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  • If There’s No Work, What to Do Next?

    shutterstock_219790519Today’s weak economy has changed the psychology of hiring. During past weak economic times, companies might hire temps, and once the economy gained strength, permanent hiring ensued. We have not yet seen that pattern, and there are weak signs that it’s on its way. The situation has caused various and serious difficulties for most of the unemployed people—in particular, for some who usually have difficulty in making decisions of any sort.

    Such people have an extra burden this time around because they are sitting ducks waiting for miracles to happen. They are occupationally paralyzed. So, as the title of this article asks, if there’s no work, what to do next?

    Well, there are a number of solutions. The first is to engage a professional career coach who could help sort things out by establishing a plan of action and holding the person in transition accountable, by assisting in refinement of the person’s résumé, by teaching networking and social media skills, and even by providing collaterals such as cover letters. However, not in all cases is a career coach the complete answer. Perhaps a coach’s intervention might be appropriate later on, but first, in some situations the person’s condition requires a different approach.

    Certain experienced professionals with advanced academic degrees specialize in helping people better understand themselves, as well as help people find options and develop career plans. Their overarching goals are to give their clients a better sense of career options to research and consider and then to offer instruction on how to begin that research process. Then they teach clients to evaluate their options in light of their constraints. Together the two can also work on goal setting and planning when the client is struggling with those aspects of the career development process.

    The assessment portion is fundamental to the process, and its value lies in (1) providing additional pieces for the career-decision-making puzzle and (2) guiding a client’s selection of optimal strategies for completing that puzzle. Sometimes the assessment process (which includes the initial interview) suggests there are important pieces to the puzzle that are not specific to an exploration of career options and that must be added to the mix before goal setting and planning can be done effectively. In those cases, the professional can suggest other options or resources before continuing.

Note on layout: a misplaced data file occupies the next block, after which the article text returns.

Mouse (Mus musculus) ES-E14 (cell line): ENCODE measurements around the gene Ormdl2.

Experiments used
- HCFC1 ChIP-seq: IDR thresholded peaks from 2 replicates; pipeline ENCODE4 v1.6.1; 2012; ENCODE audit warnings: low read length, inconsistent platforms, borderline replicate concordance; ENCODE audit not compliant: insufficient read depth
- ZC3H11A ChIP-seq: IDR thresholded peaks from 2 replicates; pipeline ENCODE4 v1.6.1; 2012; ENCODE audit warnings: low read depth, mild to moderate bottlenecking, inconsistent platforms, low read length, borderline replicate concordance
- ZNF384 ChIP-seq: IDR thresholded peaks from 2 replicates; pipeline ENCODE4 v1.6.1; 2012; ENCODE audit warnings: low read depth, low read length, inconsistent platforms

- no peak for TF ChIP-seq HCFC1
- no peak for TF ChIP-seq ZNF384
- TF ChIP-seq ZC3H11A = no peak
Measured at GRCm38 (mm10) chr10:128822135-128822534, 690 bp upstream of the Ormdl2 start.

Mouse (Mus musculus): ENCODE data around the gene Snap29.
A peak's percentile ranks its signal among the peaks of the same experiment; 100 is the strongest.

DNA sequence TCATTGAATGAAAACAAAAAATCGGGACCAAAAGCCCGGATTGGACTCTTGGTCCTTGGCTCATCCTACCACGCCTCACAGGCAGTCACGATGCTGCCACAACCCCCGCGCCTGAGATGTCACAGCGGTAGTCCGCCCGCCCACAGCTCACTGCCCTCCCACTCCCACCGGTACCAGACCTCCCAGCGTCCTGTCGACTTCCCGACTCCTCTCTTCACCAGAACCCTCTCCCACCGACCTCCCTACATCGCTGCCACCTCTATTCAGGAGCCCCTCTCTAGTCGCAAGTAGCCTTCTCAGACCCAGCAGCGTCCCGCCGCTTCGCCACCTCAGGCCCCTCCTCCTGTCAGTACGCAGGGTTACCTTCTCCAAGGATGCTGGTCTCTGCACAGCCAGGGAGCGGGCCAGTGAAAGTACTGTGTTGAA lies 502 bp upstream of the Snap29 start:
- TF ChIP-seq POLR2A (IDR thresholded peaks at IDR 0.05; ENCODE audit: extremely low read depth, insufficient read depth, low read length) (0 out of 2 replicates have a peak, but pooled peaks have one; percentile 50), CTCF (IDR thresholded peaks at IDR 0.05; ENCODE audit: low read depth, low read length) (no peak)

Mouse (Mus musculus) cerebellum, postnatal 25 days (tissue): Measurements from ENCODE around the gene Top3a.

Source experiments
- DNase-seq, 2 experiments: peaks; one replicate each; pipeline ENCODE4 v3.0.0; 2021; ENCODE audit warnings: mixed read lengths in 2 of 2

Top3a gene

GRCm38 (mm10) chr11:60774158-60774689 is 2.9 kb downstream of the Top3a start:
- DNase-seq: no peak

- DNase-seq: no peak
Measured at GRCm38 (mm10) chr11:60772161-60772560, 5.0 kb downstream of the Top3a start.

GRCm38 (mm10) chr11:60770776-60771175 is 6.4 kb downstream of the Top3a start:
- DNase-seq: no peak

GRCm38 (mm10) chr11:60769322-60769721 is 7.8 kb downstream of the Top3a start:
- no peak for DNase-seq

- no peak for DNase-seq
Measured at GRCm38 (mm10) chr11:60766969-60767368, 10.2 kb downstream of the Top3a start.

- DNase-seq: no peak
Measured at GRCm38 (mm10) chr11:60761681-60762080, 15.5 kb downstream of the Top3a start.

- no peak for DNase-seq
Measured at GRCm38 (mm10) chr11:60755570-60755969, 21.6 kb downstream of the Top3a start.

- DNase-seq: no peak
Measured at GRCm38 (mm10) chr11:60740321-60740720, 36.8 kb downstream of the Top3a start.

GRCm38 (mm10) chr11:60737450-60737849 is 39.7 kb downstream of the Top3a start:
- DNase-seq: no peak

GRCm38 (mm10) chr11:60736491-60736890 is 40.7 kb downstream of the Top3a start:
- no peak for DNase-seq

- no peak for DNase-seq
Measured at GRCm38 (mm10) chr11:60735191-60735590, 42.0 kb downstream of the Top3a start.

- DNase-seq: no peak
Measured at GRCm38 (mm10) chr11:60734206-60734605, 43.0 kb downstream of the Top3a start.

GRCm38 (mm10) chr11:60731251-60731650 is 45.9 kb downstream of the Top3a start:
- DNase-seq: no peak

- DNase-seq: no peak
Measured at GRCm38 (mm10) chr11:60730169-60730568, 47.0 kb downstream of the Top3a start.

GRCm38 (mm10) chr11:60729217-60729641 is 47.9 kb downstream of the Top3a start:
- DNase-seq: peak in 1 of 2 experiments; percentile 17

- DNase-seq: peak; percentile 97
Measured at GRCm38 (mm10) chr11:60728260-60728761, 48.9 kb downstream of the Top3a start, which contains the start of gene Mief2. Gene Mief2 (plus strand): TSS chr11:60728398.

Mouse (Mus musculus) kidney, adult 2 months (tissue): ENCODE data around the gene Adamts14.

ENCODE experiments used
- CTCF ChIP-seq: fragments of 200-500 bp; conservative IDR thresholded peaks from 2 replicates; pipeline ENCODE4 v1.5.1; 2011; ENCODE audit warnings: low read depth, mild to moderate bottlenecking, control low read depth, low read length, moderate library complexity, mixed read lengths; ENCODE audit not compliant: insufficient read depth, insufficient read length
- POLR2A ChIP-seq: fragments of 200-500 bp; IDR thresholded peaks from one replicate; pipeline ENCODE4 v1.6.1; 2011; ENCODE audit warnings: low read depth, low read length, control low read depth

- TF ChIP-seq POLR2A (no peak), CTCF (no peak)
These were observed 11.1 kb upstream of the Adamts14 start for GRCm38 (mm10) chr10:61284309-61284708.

The way I see it, the biggest problems are a false sense of hope and not realizing that one is stuck in indecision over the next step. Sometimes it takes weeks or even months before the pain becomes unbearable. By then, the person’s financial reserves may have dwindled, and spousal support may have weakened—even morphing into antagonism. Such waiting and waiting exacerbates the core issue, and solutions become more difficult to reverse and overcome.

    Employers that sift through their many viable applicants prefer to go with those who are employed or have been in transition for only a relatively short time. Their thinking is that if a person’s been out of work for an extended period, there must be some problem with that person—a problem they have no time to explore. And they thus move on to the next candidate. Once the head count and budgets have been approved, good companies make decisions fast. And so should you.

    I am a Career Coach and my specialty is Interview Preparation. I'm known as "The Landing Expert." My clients are 90% job seekers in transition and 10% those who contemplate a career change. CLIENTS BENEFIT FROM MY SERVICES AS FOLLOWS: • Most clients land, on average, within 5 months. • In-office clients are videotaped in an interview simulation followed by a lively discussion. • Clients get "straight-talk" coaching. This "tough-love" approach pinpoints their weaknesses quickly and lets them make real-time corrections (improvements) in performance. • Interview preparation techniques are customized for a wide range of professional backgrounds, age groups and learning styles. • Clients are trained to analyze an interviewer's question then provide a focused response. • Clients are exposed to a variety of interview questions from across many industries. • Audio/Video and screen collaboration sessions can be recorded for future viewing. • Clients have on-demand access to "in-transition" support. SPECIAL ADVANTAGES FOR CLIENTS INCLUDE: • Interview preparation includes both verbal and non-verbal communication (i.e., body language and voice). • Based on 12 years of experience with 750 clients worldwide, new clients are taught how to confront and survive the most challenging interview scenarios. • Clients have immediate access to my network of 29,950+ Level 1 LinkedIn connections. • Clients and non-clients alike have access via my website www.landingexpert.com to my directory of job search/networking groups throughout NY, NJ, PA, CT, DE and GA. • To provide the greatest possible reach, I have communication skills in five (5) different languages and offer unlimited e-mail & phone support. Get customized interview preparation and access to my 29,950+ Level 1 LinkedIn connections! Go to http://www.landingexpert.com/ then SERVICES and FEES for detailed information. Contact info: alex@landingexpert.com or ✆ 609.333.8866 EST

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